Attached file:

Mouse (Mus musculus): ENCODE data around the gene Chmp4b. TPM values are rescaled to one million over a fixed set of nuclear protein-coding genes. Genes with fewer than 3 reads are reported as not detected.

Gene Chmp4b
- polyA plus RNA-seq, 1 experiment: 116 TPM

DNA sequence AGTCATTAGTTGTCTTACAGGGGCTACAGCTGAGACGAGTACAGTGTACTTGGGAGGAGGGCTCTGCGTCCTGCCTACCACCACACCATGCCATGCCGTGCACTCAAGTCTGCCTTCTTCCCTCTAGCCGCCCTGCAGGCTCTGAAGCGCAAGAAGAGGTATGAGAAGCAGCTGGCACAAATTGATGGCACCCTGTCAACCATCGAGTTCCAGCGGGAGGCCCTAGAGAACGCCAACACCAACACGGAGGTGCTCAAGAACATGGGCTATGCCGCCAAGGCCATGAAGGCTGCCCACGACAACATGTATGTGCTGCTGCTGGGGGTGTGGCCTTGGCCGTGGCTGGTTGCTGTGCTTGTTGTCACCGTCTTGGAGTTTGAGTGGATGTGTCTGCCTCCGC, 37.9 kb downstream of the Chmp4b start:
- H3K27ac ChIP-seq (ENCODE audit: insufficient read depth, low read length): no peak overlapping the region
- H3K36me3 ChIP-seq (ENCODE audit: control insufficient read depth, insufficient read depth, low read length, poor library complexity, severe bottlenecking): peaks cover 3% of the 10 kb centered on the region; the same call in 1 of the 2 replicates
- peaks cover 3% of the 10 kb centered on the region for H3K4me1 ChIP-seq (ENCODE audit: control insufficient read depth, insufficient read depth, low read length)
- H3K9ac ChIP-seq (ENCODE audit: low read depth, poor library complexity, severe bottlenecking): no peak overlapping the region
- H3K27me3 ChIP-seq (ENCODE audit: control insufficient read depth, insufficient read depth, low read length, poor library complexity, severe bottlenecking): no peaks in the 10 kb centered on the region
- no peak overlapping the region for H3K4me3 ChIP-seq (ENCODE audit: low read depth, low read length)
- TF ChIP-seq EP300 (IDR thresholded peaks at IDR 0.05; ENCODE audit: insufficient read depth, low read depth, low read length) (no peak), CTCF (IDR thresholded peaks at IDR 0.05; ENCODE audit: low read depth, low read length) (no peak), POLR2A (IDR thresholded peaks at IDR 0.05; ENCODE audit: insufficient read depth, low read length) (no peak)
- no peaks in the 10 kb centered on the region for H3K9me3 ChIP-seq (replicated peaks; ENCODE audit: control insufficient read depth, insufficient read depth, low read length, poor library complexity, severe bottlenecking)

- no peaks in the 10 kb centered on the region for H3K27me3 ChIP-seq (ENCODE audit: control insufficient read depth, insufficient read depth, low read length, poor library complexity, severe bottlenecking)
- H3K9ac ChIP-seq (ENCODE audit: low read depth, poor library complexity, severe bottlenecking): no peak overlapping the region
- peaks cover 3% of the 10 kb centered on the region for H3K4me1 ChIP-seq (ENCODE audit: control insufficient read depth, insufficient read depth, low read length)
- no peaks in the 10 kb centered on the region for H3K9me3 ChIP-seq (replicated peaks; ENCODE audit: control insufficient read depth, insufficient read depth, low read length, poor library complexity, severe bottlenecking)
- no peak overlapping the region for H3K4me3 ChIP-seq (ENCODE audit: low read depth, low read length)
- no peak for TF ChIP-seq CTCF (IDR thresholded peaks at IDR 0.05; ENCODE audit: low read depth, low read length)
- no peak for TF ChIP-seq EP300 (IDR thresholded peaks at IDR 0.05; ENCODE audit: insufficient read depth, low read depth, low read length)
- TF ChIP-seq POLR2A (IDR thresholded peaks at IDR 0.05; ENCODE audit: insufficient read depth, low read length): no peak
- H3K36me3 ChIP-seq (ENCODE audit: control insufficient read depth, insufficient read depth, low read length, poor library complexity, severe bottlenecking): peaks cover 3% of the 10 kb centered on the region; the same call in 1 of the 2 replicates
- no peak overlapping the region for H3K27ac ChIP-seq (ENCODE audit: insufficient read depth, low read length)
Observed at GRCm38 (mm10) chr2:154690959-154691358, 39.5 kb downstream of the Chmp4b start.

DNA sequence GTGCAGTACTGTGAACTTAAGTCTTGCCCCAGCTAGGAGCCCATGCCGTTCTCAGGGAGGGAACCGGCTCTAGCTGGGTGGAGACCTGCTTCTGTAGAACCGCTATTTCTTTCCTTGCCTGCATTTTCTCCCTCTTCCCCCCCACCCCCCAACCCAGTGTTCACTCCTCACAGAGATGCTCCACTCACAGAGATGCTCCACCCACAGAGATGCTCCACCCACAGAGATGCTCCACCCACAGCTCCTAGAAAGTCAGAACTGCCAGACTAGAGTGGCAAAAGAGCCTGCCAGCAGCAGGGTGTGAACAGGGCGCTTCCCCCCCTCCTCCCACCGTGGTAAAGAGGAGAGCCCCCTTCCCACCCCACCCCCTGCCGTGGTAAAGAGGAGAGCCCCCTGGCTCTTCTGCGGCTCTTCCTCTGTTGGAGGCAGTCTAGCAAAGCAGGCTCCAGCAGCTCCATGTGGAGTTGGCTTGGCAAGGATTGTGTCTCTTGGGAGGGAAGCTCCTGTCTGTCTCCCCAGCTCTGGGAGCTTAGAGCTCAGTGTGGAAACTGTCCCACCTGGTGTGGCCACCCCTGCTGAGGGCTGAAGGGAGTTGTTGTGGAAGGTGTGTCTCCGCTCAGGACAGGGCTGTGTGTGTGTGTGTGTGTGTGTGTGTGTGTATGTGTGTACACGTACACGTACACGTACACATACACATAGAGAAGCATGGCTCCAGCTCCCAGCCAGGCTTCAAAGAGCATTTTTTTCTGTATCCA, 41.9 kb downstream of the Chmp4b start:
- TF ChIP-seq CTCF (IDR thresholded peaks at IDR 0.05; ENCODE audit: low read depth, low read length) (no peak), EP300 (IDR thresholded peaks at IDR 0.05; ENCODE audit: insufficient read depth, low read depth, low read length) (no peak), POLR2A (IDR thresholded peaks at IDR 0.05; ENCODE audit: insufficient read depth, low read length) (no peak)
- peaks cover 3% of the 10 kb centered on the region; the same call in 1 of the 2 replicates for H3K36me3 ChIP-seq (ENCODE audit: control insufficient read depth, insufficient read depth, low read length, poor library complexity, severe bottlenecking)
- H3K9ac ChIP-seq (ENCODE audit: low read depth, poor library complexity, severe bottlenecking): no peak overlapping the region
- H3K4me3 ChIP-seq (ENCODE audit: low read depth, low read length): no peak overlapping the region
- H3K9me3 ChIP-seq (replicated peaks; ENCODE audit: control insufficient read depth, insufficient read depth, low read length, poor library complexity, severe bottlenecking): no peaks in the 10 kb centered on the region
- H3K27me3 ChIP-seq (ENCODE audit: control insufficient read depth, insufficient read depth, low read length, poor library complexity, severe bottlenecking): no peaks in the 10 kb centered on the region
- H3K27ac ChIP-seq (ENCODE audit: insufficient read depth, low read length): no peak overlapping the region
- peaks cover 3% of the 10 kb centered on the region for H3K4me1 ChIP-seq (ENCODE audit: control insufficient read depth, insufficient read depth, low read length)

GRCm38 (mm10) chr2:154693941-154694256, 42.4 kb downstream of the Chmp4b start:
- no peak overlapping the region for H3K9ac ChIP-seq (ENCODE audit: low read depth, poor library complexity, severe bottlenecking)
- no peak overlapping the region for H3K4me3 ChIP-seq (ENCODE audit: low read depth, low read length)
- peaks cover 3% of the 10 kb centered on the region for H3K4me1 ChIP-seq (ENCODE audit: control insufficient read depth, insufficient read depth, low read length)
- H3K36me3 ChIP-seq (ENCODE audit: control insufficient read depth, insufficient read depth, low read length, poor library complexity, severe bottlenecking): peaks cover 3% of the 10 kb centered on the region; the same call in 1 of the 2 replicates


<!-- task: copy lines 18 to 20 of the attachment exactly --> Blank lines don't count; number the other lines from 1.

- no peak for TF ChIP-seq CTCF (IDR thresholded peaks at IDR 0.05; ENCODE audit: low read depth, low read length)
- no peak for TF ChIP-seq EP300 (IDR thresholded peaks at IDR 0.05; ENCODE audit: insufficient read depth, low read depth, low read length)
- TF ChIP-seq POLR2A (IDR thresholded peaks at IDR 0.05; ENCODE audit: insufficient read depth, low read length): no peak